The design of a virtual fact base for Prolog

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Virginia Tech

The fact and rule list internal to Prolog is capable of handling as many facts as available memory resources permit. A solution to this limitation is to store facts on disk, retrieving them into a main memory database buffer only as needed. Allocating a fixed portion of main memory to buffer database facts frees up scarce main memory for more frequently accessed rules and data structures internal to Prolog. The Prolog Database System built in connection with this project transparently stores and retrieves facts on disk and evaluates them in the order they were asserted allowing for the transfer of existing small scale prototypes into large scale production systems.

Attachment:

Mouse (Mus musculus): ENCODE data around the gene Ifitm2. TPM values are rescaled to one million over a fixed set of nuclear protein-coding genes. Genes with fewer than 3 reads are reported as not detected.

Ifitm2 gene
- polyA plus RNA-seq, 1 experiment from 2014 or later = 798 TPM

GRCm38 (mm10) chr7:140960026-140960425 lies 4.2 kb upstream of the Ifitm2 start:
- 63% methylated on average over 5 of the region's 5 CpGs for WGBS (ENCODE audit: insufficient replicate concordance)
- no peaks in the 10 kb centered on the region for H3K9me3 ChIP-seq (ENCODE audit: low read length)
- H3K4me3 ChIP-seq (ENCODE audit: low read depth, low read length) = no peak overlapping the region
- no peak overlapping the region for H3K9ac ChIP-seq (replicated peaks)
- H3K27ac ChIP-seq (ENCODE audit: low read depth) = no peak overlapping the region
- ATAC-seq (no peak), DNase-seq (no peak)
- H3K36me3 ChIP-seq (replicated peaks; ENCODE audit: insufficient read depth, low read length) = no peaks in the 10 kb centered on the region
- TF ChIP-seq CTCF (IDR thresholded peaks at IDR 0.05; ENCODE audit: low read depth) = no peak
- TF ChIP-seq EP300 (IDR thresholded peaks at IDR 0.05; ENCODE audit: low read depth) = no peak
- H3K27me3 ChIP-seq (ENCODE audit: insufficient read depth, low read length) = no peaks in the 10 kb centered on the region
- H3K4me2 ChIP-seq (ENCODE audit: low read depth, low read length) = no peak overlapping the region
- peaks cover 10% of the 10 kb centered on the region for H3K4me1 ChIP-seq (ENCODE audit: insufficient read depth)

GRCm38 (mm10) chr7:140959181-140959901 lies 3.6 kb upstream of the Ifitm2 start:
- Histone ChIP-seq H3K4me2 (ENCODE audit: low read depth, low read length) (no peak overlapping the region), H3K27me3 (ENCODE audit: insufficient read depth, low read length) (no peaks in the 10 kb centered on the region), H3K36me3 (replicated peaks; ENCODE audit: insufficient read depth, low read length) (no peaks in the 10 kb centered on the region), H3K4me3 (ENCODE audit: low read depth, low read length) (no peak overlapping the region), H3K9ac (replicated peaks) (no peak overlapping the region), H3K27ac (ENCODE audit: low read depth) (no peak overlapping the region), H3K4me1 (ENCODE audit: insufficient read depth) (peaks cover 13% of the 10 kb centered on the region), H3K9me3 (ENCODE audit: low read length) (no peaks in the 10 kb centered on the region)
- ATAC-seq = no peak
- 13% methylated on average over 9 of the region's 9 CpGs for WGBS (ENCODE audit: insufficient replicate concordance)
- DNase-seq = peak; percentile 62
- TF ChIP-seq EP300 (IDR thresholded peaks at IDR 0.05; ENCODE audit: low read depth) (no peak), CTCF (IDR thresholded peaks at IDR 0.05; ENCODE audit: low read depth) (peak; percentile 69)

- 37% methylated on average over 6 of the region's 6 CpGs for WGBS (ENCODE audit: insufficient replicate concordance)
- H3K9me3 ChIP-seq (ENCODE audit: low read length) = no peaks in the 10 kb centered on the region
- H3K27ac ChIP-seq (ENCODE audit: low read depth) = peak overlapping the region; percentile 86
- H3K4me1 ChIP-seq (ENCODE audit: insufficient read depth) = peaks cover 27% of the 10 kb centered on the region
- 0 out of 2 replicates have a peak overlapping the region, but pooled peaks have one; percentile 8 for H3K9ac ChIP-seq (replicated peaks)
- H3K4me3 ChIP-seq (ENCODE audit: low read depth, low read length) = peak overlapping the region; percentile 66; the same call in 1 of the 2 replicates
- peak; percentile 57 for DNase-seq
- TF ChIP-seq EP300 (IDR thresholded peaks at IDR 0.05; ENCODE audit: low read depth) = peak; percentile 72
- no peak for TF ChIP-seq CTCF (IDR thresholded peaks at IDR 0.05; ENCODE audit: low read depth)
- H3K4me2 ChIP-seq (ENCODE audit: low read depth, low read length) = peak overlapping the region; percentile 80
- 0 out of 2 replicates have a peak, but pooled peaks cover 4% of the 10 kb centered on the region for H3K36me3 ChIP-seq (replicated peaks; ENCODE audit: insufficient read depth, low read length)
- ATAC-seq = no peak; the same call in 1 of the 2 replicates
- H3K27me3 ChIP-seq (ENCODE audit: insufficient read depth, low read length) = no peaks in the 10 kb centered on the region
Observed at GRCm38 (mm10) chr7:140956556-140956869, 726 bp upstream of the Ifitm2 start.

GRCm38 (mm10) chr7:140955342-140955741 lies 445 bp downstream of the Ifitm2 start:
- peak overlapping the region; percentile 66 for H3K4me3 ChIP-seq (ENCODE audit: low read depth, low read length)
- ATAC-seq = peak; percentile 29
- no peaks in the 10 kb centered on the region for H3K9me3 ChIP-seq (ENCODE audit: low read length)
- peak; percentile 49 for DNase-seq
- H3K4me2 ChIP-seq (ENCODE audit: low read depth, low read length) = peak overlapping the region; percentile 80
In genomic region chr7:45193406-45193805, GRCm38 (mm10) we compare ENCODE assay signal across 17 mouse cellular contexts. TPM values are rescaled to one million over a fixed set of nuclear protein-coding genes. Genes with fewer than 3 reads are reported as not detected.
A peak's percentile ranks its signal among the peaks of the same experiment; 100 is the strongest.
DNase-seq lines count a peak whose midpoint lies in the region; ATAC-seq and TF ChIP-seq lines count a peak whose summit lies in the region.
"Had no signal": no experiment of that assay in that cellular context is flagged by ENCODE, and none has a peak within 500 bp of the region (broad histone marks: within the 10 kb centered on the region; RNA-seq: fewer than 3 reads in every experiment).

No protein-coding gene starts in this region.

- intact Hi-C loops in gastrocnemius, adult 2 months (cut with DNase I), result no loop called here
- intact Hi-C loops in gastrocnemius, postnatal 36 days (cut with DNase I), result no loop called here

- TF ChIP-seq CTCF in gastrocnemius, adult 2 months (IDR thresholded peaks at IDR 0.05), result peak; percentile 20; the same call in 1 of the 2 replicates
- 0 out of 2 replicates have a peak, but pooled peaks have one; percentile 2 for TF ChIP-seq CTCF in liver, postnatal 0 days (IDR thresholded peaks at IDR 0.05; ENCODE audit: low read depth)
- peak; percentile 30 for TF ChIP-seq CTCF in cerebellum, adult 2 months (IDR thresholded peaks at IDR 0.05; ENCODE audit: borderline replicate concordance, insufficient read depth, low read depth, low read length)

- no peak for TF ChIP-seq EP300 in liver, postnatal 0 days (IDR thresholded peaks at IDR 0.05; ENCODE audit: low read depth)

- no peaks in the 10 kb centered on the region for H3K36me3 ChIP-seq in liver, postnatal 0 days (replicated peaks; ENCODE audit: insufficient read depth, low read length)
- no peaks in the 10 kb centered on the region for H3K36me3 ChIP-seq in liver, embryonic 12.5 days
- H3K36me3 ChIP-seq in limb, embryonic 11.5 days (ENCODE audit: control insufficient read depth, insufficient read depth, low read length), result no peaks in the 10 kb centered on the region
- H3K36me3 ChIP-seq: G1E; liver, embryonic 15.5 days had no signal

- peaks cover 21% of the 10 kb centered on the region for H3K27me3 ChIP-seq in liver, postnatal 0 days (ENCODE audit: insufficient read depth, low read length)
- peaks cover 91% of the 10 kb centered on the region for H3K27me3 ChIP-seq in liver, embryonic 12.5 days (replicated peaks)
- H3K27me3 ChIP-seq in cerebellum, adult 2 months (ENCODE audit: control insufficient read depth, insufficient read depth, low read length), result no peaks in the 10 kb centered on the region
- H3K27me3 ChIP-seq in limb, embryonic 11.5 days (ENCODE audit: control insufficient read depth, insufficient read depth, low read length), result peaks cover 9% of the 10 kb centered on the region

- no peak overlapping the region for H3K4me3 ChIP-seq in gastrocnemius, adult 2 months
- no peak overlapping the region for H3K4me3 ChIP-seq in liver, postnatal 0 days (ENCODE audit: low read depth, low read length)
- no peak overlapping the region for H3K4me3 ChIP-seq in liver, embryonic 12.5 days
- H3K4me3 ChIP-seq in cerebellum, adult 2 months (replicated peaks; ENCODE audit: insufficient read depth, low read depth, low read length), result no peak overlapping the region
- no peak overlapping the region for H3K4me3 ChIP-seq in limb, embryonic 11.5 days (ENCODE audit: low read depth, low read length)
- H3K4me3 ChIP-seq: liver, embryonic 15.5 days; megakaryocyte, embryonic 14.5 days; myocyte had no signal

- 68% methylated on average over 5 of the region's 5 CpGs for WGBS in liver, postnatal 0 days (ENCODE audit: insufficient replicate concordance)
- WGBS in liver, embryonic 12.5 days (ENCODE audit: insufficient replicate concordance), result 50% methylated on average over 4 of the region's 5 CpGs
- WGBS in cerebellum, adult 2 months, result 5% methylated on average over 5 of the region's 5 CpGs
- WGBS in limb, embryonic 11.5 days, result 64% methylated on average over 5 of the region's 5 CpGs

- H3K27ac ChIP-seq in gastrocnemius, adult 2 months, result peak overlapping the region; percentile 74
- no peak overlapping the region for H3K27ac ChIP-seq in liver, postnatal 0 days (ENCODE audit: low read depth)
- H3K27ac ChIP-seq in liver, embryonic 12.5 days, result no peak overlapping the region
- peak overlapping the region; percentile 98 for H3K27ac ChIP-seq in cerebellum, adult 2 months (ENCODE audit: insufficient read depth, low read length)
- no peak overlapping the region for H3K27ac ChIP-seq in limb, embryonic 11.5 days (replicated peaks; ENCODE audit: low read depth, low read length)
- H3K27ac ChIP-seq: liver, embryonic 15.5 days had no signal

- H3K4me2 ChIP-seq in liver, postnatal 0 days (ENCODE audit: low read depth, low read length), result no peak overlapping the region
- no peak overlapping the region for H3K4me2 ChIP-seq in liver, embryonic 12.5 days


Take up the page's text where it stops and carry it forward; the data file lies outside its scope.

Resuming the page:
Since existing relational database techniques were not designed to function in a Prolog environment where facts are evaluated in database facilities were designed, developed, and integrated into Prolog. These database facilities include a unique page replacement policy designed to minimize expensive page faults during the execution of a Prolog program. The look ahead page replacement policy looks ahead on database pages while they are in main memory in order to determine whether they are likely to be accessed again in the future. In this way, a near optimal working set of database pages is maintained in the database buffer, assisting with minimizing expensive page faults.